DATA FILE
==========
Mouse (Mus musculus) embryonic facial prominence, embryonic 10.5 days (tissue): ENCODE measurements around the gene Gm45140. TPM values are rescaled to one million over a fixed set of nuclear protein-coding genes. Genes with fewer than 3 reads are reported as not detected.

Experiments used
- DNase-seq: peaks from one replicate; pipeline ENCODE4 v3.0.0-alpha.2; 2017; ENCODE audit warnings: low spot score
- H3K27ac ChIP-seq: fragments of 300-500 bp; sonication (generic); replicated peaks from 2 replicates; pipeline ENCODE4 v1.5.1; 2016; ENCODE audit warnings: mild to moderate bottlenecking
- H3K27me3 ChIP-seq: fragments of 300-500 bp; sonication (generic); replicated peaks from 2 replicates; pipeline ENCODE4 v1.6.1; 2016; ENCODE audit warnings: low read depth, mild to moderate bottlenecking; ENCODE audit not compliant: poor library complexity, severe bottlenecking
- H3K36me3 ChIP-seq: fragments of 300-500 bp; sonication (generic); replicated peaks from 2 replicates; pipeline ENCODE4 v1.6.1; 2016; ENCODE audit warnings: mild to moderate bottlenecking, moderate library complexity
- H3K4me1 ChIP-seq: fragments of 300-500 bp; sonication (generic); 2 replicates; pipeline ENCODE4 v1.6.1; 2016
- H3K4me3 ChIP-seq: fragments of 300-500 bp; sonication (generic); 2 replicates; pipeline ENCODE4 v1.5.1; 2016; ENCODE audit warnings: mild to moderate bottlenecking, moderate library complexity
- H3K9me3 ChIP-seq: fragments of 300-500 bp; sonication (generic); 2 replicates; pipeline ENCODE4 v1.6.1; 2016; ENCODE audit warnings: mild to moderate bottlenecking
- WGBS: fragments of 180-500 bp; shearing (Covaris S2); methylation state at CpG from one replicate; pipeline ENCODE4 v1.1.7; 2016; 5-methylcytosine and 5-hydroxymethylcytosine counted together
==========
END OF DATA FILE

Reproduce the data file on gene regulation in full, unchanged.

Mouse (Mus musculus) embryonic facial prominence, embryonic 10.5 days (tissue): ENCODE measurements around the gene Gm45140. TPM values are rescaled to one million over a fixed set of nuclear protein-coding genes. Genes with fewer than 3 reads are reported as not detected.

Experiments used
- DNase-seq: peaks from one replicate; pipeline ENCODE4 v3.0.0-alpha.2; 2017; ENCODE audit warnings: low spot score
- H3K27ac ChIP-seq: fragments of 300-500 bp; sonication (generic); replicated peaks from 2 replicates; pipeline ENCODE4 v1.5.1; 2016; ENCODE audit warnings: mild to moderate bottlenecking
- H3K27me3 ChIP-seq: fragments of 300-500 bp; sonication (generic); replicated peaks from 2 replicates; pipeline ENCODE4 v1.6.1; 2016; ENCODE audit warnings: low read depth, mild to moderate bottlenecking; ENCODE audit not compliant: poor library complexity, severe bottlenecking
- H3K36me3 ChIP-seq: fragments of 300-500 bp; sonication (generic); replicated peaks from 2 replicates; pipeline ENCODE4 v1.6.1; 2016; ENCODE audit warnings: mild to moderate bottlenecking, moderate library complexity
- H3K4me1 ChIP-seq: fragments of 300-500 bp; sonication (generic); 2 replicates; pipeline ENCODE4 v1.6.1; 2016
- H3K4me3 ChIP-seq: fragments of 300-500 bp; sonication (generic); 2 replicates; pipeline ENCODE4 v1.5.1; 2016; ENCODE audit warnings: mild to moderate bottlenecking, moderate library complexity
- H3K9me3 ChIP-seq: fragments of 300-500 bp; sonication (generic); 2 replicates; pipeline ENCODE4 v1.6.1; 2016; ENCODE audit warnings: mild to moderate bottlenecking
- WGBS: fragments of 180-500 bp; shearing (Covaris S2); methylation state at CpG from one replicate; pipeline ENCODE4 v1.1.7; 2016; 5-methylcytosine and 5-hydroxymethylcytosine counted together